• Know Traffic manager and CDNs very well
  • Know Federated Stuff
  • Know Azure Batch.
  • Know what Chef or Data Lakes or all these other technologies do at a basic level.

General Exam Observations
  • I had about 2 hours and 45 mins (I think, it was definitely between 2.5-3 hours) for the exam, 50-60 questions total
  • I had 4 cases + the rest were multiple choice (31 multiple choice)
  • There are a lot of stupid multi-part questions, usually if it's a 3 part answer each part is scored individually.
  • There are a good amount of "order the steps to do such task" with 3-5 steps in it, no idea how this is scored.
  • Small amount of Azure CLI / Portal / Powershell / C# specific questions, I think about 5 total.
  • I had about 1.5 hour to spare at the end, after obsessively slowly double checking everything. Might be unfair though, was a med student so I take exams extremely, extremely quickly. I did not feel any time rush at all. 

Monday, July 17, 2017

What do I do, how do I start? Guide to being a C# web developer.

Welcome to the “What do I do, how do I start?” relatively all encompassing guide to becoming a C# web developer.

If you want a copy of this from Google Drive that you can download, please go here.

These are very solid step by step directions. Use it as you wish and feel free to sub out whatever. I figured it is easier for someone in the industry to give advice having done it than for someone to try to guess what they need to do. This kinda pairs up with my C# study guide in another blog post.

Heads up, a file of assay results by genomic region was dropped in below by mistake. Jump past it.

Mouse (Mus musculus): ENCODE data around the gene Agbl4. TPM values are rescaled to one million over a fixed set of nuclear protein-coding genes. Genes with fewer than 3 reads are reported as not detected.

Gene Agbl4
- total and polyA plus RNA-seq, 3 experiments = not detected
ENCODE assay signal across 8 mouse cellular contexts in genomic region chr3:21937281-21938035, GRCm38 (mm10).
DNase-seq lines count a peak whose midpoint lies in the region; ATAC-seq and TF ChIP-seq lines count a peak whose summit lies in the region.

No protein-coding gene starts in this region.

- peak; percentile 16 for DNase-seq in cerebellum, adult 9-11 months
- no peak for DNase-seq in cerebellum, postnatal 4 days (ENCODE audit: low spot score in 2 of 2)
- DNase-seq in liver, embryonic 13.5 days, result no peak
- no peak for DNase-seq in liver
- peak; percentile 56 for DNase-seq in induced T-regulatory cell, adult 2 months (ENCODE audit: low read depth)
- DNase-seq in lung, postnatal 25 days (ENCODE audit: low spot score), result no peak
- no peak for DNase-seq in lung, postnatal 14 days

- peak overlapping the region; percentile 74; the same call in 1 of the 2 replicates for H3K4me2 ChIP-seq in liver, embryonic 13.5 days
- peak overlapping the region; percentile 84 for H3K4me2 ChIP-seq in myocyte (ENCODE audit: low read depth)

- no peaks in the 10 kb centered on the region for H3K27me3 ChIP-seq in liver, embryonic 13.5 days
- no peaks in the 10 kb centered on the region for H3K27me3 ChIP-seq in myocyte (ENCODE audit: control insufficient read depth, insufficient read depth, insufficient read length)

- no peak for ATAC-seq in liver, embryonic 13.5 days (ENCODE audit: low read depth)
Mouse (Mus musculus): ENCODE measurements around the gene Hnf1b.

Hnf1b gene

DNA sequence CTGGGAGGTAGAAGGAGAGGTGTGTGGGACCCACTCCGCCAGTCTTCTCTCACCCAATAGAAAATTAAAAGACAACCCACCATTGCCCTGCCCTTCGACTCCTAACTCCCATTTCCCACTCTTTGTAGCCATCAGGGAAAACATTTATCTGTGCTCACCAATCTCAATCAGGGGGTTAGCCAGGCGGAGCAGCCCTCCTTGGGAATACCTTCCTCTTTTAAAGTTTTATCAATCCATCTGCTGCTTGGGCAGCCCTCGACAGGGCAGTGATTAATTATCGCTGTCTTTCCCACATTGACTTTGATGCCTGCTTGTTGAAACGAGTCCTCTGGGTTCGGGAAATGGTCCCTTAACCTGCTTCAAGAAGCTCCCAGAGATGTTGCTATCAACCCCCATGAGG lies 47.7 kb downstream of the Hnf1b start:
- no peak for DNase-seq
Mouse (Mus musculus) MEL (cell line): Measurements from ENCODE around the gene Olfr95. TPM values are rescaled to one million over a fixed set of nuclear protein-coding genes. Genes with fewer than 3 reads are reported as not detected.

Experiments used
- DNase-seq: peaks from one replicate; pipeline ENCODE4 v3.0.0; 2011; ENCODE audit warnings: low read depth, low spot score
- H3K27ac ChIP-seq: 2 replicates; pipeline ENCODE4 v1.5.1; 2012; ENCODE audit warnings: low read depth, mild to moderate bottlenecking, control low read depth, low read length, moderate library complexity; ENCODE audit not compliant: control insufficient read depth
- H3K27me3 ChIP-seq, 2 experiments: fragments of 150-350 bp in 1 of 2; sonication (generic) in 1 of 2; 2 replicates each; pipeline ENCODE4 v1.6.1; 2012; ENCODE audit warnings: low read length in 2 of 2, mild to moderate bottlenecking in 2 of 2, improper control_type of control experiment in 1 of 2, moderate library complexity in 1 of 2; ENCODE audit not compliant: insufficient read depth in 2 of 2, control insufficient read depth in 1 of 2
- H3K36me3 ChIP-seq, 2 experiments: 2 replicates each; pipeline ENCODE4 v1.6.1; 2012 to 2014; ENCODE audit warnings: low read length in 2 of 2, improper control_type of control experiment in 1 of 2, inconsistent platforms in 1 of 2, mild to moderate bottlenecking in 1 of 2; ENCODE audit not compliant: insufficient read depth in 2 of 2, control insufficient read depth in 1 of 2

Completing the entire guide will cost you $30 for a month subscription on one JavaScript website.. And everything else on here is all free applications and materials to learn.  You can sub out that JavaScript section for free materials too if you really want to do it all for free, but that site is just awesome and interactive and worth it.  

  • Everything without “optional” you really, really need to know to be a web developer. Note there are obviously other tracks you could do like Java etc., this is just a specific set of steps to get to a specific job as a “C# full stack web developer”.  I went in the order you should do everything, top down. A lot of getting an interview depends on on how well your resume is written, how well your cover letter is written, and what kinda of GPA/job experience (did you hold jobs for a long time? Did you have gaps between your jobs? etc.) you have and how consistent it is… also if you have a well written nice looking blog and if you have a GitHub with projects on it.  Boring generic resumes and cover letters get thrown in the trash.  You NEED to have a very powerful set of both.  A lot of getting a job will be your people skills, communication skills, ability to show your understanding, breadth & depth in certain topics, and how well you know all the technologies they listed on the posting. I believe getting a job is more dependent on your competition and not you individually.